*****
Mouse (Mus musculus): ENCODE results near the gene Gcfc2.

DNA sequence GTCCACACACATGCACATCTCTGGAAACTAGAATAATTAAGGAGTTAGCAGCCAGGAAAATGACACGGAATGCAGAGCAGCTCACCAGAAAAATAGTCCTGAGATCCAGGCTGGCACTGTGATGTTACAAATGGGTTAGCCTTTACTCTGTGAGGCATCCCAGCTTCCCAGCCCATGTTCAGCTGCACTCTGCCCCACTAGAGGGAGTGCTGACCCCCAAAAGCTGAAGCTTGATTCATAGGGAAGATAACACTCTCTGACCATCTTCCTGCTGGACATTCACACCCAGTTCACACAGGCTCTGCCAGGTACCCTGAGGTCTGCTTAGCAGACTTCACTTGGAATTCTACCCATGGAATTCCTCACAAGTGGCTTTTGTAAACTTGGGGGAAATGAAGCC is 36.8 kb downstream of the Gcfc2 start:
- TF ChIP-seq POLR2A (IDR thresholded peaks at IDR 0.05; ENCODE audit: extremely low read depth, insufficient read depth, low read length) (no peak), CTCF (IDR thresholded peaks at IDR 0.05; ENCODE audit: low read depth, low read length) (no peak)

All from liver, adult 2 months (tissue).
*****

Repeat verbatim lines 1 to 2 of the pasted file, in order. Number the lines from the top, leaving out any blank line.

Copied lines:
Mouse (Mus musculus): ENCODE results near the gene Gcfc2.

DNA sequence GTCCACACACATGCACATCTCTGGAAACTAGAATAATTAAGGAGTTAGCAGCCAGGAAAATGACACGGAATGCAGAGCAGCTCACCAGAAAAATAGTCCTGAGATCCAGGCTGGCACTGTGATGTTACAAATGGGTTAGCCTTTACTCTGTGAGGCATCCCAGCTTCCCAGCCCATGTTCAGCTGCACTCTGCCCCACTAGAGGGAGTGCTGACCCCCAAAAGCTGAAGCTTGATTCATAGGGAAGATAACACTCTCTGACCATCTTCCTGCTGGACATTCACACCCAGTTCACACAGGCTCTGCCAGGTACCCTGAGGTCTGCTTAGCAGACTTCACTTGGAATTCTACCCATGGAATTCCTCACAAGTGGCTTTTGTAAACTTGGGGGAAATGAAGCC is 36.8 kb downstream of the Gcfc2 start: